"In another passage, discussing the bounds of Eighth Amendment protections involving confinement conditions, Yoo concluded that "the clothing of a detainee could also be taken away for a period of time without necessarily depriving him of a basic human need." Yoo cited the need to prove "malice or sadism" on the part of an interrogator before he or she could be prosecuted.
The interrogation memo was considered a binding opinion for nine months until December 2003, when OLC chief Jack Goldsmith told the Defense Department to ignore the document's analysis".
Gee whiz, I wonder why? You'd think they might be trying to cover their asses...again!
"In his 2007 book "The Terror Presidency," Goldsmith, who now teaches law at Harvard University, said that some of the memos written by Yoo and his colleagues from 2001 to 2003 were "deeply flawed: sloppily reasoned, overbroad, and incautious in asserting extraordinary constitutional authorities on behalf of the President."
ouglas W. Kmiec, a Pepperdine University law professor who served as constitutional legal counsel for Presidents Ronald Reagan and George HW Bush said Yoo can be faulted "for not writing more narrowly." It is often better to "brush in hazy gray" rather than "spray paint in black and white," Kmiec said".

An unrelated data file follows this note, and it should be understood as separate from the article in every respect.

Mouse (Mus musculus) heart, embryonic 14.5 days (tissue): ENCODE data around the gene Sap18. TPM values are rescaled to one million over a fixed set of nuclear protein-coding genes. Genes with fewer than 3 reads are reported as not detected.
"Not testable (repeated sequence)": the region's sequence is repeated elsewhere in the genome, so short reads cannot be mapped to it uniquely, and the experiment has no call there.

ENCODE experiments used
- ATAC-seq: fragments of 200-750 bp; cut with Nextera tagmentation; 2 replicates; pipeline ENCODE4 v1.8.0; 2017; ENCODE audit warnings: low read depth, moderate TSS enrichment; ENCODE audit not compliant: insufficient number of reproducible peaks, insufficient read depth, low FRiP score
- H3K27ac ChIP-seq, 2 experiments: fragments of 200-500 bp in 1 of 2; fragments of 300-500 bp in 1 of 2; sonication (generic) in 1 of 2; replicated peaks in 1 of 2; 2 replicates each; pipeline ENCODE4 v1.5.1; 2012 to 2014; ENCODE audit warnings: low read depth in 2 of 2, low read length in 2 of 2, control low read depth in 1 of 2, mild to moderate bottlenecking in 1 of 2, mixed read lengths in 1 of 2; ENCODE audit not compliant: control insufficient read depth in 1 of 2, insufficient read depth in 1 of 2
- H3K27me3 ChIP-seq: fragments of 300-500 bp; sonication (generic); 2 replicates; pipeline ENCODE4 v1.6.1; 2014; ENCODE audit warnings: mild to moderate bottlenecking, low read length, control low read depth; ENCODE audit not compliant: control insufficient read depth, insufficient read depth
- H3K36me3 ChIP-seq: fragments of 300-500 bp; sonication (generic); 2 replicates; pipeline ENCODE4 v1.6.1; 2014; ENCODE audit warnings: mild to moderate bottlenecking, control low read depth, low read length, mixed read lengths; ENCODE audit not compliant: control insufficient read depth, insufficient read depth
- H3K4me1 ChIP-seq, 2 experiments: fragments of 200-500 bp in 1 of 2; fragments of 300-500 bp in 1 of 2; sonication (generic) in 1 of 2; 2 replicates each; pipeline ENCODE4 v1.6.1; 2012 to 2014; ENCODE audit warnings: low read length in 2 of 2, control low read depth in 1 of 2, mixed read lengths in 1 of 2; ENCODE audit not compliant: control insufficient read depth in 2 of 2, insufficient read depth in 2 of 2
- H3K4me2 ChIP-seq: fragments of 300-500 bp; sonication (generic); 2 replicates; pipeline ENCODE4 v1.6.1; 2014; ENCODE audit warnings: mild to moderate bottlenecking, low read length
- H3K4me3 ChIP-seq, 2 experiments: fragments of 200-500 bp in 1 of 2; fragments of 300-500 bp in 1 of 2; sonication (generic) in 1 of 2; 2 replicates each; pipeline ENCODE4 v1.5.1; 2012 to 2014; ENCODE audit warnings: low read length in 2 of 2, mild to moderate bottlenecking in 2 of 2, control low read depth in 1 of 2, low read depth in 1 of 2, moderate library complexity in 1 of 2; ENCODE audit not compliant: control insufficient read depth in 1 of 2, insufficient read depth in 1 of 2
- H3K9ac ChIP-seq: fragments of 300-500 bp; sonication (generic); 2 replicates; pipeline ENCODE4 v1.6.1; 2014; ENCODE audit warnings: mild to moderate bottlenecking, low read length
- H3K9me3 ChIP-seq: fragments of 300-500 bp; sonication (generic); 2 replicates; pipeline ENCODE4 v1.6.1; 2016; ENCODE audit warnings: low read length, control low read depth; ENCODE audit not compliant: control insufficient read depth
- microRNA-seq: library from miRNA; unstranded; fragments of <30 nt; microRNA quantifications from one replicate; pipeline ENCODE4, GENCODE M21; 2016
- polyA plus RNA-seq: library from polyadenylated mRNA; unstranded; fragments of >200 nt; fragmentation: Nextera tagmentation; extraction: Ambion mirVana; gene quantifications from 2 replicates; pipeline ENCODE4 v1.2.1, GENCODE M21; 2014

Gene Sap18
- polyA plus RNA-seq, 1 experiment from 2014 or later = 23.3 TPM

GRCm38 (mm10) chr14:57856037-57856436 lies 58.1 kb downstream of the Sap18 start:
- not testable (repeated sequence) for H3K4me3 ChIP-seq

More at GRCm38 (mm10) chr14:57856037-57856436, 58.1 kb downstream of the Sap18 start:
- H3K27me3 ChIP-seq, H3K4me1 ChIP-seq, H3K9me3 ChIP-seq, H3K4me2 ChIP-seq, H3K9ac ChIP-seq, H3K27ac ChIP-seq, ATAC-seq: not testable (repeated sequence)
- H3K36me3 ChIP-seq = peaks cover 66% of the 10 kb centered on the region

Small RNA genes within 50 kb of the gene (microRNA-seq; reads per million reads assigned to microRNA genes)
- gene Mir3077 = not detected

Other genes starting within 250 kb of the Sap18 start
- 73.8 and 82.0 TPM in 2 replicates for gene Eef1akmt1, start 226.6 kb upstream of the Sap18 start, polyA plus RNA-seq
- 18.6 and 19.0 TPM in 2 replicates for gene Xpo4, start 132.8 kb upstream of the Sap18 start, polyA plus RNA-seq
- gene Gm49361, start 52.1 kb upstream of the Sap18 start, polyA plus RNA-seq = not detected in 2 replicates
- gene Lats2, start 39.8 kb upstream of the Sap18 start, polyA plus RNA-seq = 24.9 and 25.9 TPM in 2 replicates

Sounds like Yoo's contemporaries don't share a very high opinion of his legal acumen: "deeply flawed: sloppily reasoned, overbroad, and incautious in asserting extraordinary constitutional authorities on behalf of the President."
I don't know, but maybe he did get his law degree out of a Cracker Jacks box after all!
Georgetown law professor and former OLC, Marty Lederman writes about the lawyers who advised the principals of Hitler's Reich who faced the war crimes tribunals for doing the very same thing Yoo advised Bush to do here:
"And, surely, the most prominent and substantial historical precedent here is the Justice Case in the Nuremberg tribunals, in which the U.S. itself led the prosecution of several Nazi Ministry of Justice officials -- government lawyers -- for their involvement in the execution of the infamous "Nacht und Nebel," or "Night and Fog," decrees.
The Justice Case is often invoked as an historical analogy for the criminal culpability of Bush Administration lawyers. Like many others, therefore, I have been wondering whether that is in fact a fair analogy. What was it, exactly, that the U.S. prosecutors claimed the German lawyers did to deserve criminal punishment?